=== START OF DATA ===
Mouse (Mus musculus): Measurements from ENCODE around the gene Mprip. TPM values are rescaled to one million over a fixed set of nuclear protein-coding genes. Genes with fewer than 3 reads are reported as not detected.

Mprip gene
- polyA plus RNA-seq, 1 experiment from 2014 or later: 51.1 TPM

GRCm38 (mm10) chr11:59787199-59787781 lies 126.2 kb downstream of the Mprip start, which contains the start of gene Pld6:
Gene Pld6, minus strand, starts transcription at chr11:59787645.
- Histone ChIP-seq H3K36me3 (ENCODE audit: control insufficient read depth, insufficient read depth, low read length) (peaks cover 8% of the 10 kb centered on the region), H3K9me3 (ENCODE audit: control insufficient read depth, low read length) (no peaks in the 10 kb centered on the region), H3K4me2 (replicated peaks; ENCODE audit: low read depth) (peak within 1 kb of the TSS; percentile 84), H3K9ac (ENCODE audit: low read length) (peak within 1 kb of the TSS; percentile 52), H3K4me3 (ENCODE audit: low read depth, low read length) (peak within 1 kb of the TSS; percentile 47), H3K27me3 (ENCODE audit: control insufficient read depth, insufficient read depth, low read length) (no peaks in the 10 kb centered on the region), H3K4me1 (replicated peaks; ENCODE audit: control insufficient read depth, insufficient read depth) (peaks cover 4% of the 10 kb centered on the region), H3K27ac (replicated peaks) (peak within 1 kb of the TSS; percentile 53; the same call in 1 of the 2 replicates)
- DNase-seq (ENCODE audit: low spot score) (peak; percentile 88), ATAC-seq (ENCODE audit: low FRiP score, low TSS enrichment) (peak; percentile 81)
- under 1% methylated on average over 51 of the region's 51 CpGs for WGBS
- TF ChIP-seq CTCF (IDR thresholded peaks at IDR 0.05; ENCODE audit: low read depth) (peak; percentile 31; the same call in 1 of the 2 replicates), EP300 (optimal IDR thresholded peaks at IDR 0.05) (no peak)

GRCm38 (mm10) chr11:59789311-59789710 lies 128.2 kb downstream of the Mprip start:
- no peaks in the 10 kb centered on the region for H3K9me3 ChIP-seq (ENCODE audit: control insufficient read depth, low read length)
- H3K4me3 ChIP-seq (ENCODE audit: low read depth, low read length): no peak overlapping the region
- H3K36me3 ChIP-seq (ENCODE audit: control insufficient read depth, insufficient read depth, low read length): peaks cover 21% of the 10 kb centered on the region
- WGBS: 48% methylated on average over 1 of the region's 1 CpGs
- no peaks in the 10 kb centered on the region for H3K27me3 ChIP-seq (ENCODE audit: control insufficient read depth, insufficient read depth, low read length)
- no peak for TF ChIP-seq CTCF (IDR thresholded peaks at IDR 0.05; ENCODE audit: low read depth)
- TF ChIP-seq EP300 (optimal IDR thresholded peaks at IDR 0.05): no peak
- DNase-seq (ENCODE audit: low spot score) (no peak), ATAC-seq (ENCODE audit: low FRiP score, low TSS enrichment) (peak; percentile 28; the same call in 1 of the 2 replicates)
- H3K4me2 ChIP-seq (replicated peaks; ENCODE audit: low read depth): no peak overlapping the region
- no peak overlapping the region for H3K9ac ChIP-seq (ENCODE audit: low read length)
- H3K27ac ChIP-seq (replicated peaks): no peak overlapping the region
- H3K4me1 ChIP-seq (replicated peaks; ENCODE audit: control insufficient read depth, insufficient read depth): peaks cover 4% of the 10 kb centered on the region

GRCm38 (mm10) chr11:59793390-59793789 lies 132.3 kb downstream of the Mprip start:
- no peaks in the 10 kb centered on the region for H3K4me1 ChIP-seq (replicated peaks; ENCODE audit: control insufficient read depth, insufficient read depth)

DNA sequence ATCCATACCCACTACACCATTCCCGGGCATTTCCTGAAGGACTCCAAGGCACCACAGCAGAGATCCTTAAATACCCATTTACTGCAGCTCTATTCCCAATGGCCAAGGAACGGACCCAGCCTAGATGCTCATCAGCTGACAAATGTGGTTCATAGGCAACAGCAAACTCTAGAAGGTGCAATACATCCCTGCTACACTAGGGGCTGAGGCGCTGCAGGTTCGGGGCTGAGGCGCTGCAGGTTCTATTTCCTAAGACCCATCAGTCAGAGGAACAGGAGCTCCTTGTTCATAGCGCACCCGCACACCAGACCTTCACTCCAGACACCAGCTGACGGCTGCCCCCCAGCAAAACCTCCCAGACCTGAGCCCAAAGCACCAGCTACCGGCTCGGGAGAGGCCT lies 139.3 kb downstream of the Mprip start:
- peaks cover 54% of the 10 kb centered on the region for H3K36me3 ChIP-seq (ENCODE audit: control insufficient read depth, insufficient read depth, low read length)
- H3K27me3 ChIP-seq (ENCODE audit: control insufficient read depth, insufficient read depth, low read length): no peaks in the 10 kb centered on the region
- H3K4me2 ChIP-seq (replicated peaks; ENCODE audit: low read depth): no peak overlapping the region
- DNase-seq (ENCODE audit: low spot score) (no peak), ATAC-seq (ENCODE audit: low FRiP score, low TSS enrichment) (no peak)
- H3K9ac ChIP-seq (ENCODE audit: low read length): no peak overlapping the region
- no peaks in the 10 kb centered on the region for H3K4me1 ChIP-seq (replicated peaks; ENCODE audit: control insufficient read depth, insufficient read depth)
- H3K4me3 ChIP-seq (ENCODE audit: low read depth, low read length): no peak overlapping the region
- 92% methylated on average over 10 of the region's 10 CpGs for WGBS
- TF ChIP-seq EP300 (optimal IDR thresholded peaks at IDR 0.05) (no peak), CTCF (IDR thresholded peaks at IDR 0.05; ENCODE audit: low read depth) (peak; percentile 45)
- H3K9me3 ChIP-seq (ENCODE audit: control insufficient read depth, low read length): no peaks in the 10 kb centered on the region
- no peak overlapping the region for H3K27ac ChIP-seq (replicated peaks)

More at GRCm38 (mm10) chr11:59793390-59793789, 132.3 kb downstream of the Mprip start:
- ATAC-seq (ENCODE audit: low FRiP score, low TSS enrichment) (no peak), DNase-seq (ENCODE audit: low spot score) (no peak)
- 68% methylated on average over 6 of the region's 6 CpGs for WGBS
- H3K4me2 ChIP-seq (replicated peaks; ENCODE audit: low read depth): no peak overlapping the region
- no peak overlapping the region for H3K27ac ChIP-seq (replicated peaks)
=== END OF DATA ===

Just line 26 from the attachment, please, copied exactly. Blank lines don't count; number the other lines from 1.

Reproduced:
- peaks cover 54% of the 10 kb centered on the region for H3K36me3 ChIP-seq (ENCODE audit: control insufficient read depth, insufficient read depth, low read length)